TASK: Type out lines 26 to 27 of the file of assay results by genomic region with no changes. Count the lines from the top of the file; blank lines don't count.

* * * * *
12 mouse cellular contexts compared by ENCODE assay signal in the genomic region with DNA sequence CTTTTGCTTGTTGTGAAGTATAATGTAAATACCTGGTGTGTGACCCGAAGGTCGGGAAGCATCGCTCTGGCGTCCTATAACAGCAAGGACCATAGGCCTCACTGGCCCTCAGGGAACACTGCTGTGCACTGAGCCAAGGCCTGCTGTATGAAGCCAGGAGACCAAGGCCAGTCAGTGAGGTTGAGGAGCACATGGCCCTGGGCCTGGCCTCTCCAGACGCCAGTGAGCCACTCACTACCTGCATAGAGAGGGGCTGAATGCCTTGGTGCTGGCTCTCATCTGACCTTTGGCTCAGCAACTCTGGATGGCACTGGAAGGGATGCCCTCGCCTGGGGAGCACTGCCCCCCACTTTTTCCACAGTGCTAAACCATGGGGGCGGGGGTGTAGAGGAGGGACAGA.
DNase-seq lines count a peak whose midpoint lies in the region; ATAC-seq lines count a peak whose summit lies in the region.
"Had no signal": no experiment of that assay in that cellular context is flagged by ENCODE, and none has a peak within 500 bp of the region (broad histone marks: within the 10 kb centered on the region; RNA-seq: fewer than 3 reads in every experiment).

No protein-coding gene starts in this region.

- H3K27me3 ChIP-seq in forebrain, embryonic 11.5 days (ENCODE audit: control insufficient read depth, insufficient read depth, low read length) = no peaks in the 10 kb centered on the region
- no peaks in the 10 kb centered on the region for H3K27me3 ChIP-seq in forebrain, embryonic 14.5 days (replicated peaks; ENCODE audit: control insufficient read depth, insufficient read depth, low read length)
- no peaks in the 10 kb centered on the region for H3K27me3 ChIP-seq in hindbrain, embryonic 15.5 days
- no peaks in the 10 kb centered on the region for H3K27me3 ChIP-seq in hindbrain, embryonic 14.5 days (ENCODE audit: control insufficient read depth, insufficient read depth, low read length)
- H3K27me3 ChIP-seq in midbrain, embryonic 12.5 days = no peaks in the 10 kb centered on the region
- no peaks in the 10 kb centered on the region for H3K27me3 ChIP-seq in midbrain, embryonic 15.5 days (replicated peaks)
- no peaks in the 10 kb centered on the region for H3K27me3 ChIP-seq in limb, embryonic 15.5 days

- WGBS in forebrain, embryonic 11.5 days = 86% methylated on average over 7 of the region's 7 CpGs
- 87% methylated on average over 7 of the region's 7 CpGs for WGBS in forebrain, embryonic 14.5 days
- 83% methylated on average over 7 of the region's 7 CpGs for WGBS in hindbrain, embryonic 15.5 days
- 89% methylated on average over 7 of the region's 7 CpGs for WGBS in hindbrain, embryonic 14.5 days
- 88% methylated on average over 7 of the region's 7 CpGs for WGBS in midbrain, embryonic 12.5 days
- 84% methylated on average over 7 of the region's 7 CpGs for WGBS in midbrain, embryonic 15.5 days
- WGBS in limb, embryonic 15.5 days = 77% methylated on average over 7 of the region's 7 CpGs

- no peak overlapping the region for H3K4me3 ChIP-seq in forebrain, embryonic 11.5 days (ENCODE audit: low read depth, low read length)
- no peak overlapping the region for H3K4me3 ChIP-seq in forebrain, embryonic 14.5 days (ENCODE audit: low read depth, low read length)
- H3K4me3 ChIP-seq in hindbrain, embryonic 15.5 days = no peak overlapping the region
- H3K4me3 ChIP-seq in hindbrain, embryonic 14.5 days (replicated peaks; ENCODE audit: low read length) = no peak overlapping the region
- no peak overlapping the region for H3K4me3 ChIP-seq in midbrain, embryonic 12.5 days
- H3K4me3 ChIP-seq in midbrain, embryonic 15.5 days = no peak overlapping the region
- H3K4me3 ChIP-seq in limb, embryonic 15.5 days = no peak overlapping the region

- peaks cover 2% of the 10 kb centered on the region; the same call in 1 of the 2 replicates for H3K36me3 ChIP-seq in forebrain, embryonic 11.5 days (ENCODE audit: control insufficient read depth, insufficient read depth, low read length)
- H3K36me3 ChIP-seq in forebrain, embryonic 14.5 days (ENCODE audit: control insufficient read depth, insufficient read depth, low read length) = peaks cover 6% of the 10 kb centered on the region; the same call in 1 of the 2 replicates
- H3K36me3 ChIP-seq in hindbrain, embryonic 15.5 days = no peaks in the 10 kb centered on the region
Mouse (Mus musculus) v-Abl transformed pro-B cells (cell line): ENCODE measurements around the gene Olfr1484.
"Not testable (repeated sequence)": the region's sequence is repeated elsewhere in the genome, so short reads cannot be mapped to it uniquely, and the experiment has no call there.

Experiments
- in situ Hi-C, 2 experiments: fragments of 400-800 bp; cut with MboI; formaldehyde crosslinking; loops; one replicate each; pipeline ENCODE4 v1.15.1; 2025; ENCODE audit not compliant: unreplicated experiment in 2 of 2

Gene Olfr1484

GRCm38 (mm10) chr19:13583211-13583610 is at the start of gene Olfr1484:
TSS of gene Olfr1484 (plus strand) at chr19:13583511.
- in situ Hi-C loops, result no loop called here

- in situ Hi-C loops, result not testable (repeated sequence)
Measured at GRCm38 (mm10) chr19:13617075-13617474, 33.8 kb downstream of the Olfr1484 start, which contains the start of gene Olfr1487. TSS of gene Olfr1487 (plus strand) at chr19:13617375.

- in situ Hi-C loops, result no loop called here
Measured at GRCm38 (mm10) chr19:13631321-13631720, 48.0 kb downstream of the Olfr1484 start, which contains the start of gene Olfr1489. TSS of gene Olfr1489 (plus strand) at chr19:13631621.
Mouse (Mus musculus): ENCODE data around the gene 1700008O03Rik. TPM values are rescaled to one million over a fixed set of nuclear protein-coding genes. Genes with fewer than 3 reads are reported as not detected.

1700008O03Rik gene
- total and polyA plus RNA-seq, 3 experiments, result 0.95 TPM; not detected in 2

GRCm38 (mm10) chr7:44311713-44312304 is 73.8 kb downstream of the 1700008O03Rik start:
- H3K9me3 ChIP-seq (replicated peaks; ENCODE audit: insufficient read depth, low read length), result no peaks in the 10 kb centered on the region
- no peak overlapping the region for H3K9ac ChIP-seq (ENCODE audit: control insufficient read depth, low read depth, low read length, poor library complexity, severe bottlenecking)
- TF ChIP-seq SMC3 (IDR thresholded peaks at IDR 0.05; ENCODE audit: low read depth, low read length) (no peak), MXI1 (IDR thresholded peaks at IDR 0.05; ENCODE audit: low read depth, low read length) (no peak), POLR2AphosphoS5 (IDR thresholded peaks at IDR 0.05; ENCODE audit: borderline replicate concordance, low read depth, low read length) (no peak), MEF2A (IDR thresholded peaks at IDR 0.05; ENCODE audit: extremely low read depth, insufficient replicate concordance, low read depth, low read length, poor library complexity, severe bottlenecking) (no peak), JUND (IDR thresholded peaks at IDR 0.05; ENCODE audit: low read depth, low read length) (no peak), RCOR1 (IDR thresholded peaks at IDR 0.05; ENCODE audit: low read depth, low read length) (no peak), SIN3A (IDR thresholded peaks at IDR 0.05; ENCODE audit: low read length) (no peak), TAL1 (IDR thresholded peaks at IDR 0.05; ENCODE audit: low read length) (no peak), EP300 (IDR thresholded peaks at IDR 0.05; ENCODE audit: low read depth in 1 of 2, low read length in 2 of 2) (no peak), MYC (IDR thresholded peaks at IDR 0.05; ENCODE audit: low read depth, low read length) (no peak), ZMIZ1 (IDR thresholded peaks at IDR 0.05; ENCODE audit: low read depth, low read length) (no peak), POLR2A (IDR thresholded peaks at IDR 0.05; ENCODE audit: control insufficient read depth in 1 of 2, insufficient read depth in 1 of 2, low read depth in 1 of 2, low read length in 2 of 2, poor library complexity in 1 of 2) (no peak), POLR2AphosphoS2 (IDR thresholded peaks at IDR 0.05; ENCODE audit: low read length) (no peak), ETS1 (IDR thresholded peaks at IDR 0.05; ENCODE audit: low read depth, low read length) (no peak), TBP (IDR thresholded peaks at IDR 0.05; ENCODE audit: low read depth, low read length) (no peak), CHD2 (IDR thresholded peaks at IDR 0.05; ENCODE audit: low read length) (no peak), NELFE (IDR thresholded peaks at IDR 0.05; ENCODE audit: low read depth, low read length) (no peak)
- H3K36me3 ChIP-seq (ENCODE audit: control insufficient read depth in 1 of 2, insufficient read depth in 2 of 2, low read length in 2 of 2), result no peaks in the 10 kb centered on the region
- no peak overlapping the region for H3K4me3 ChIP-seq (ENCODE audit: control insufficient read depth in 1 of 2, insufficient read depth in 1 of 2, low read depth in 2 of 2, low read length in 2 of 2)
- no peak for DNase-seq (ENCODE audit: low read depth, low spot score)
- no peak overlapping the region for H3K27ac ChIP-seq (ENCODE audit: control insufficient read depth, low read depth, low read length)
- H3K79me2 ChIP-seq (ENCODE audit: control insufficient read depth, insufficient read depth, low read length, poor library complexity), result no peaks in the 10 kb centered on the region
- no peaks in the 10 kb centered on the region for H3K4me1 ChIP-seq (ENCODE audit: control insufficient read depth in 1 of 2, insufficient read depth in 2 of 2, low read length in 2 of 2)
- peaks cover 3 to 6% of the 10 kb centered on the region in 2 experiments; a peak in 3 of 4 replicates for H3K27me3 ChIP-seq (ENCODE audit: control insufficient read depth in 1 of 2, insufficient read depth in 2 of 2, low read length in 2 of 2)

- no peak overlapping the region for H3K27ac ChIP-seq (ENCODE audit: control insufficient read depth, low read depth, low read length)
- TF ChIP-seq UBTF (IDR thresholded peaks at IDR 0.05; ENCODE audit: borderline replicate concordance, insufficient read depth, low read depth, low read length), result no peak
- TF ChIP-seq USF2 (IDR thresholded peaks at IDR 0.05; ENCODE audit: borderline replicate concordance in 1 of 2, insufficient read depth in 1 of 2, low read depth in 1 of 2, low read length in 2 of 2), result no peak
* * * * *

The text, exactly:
- peaks cover 2% of the 10 kb centered on the region; the same call in 1 of the 2 replicates for H3K36me3 ChIP-seq in forebrain, embryonic 11.5 days (ENCODE audit: control insufficient read depth, insufficient read depth, low read length)
- H3K36me3 ChIP-seq in forebrain, embryonic 14.5 days (ENCODE audit: control insufficient read depth, insufficient read depth, low read length) = peaks cover 6% of the 10 kb centered on the region; the same call in 1 of the 2 replicates